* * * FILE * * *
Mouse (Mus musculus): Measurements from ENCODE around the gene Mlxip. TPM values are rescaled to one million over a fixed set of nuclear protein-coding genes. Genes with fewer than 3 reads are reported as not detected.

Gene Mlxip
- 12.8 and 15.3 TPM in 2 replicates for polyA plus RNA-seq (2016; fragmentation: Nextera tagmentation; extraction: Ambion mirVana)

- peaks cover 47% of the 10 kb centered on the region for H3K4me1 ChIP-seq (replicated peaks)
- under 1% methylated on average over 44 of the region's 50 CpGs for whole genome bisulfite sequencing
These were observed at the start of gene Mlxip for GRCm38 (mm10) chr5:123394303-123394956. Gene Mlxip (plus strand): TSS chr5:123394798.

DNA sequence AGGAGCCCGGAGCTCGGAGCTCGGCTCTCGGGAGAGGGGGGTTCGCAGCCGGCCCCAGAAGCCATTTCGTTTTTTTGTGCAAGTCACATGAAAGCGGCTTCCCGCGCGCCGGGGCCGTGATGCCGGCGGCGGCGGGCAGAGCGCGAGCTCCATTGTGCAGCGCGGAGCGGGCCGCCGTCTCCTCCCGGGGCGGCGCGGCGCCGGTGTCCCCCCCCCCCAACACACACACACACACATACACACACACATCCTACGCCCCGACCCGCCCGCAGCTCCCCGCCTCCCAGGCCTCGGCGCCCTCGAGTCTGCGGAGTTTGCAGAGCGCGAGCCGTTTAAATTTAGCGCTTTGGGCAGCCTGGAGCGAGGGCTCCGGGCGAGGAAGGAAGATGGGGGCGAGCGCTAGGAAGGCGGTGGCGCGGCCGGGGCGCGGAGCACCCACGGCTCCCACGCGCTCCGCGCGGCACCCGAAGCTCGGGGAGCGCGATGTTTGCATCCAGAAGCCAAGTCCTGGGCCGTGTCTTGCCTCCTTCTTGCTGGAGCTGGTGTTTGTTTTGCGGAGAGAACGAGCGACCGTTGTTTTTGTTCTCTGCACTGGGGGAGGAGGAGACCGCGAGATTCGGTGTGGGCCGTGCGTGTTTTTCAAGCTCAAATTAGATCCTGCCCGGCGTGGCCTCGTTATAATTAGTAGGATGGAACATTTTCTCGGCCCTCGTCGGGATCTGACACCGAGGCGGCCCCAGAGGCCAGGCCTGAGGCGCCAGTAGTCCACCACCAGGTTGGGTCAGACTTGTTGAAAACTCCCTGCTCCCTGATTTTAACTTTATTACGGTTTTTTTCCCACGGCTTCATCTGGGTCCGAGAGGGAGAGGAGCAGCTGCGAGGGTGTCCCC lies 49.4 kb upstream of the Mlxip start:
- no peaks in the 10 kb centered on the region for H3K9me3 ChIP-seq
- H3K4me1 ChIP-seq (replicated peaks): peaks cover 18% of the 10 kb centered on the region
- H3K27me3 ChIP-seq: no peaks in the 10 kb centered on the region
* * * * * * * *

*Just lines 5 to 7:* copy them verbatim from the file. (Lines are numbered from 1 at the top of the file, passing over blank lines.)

- under 1% methylated on average over 44 of the region's 50 CpGs for whole genome bisulfite sequencing
These were observed at the start of gene Mlxip for GRCm38 (mm10) chr5:123394303-123394956. Gene Mlxip (plus strand): TSS chr5:123394798.

DNA sequence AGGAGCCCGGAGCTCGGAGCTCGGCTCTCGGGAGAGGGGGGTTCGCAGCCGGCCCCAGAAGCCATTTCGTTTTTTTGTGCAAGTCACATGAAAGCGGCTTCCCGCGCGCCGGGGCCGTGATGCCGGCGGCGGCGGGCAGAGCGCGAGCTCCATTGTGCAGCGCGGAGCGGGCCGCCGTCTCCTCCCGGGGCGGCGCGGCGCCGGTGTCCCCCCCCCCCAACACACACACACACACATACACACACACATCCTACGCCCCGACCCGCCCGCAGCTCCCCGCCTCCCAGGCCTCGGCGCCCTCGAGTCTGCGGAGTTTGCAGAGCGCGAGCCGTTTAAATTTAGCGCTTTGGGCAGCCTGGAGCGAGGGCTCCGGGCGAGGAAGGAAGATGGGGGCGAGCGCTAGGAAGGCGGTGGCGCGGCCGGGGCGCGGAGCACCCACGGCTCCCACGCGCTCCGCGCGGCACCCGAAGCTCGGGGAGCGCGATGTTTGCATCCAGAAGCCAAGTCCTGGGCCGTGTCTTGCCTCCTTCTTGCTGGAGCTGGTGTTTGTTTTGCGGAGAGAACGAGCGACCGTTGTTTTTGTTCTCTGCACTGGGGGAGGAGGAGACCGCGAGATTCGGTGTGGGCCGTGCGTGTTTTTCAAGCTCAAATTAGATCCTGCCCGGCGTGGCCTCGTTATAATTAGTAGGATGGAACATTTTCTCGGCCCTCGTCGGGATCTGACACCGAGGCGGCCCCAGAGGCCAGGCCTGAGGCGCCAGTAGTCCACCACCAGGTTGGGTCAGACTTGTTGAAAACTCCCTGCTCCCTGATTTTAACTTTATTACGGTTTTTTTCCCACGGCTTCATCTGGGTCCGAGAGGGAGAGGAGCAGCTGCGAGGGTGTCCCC lies 49.4 kb upstream of the Mlxip start: